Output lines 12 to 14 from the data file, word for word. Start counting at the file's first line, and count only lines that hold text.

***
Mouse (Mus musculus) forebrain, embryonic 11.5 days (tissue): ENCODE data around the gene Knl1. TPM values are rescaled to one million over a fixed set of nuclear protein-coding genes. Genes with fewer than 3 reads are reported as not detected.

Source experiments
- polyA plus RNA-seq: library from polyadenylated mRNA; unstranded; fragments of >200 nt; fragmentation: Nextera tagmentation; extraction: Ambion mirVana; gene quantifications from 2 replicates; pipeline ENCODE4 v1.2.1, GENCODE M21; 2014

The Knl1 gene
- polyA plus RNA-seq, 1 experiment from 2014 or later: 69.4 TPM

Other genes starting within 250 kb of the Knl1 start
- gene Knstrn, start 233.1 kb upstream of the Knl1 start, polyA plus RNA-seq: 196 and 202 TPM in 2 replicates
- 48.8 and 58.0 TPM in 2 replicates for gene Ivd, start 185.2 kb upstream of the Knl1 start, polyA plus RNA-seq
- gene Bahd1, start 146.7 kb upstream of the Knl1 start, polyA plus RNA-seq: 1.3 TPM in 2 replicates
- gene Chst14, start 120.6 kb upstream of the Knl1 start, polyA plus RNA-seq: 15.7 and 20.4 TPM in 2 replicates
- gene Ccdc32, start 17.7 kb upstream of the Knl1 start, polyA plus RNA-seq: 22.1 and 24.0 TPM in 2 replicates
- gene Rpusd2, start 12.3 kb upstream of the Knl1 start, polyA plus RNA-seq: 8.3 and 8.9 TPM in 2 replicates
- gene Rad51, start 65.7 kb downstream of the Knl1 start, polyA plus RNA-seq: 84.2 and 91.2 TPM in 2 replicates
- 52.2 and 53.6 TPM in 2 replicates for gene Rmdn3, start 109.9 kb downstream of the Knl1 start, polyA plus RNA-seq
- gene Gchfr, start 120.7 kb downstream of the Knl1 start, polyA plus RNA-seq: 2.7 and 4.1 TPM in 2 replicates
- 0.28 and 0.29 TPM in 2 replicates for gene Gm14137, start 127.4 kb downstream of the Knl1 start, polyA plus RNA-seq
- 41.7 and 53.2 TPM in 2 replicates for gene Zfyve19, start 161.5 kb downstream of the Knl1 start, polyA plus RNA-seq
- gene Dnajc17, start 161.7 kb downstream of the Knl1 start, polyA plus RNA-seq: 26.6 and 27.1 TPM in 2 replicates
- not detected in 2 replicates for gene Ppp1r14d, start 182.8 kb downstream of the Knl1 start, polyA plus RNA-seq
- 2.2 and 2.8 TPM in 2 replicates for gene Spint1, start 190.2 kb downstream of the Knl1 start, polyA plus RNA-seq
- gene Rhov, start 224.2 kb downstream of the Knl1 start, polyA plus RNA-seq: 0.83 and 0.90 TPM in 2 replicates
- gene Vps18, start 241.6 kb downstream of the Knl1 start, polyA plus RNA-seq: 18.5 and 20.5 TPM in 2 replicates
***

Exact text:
- gene Rpusd2, start 12.3 kb upstream of the Knl1 start, polyA plus RNA-seq: 8.3 and 8.9 TPM in 2 replicates
- gene Rad51, start 65.7 kb downstream of the Knl1 start, polyA plus RNA-seq: 84.2 and 91.2 TPM in 2 replicates
- 52.2 and 53.6 TPM in 2 replicates for gene Rmdn3, start 109.9 kb downstream of the Knl1 start, polyA plus RNA-seq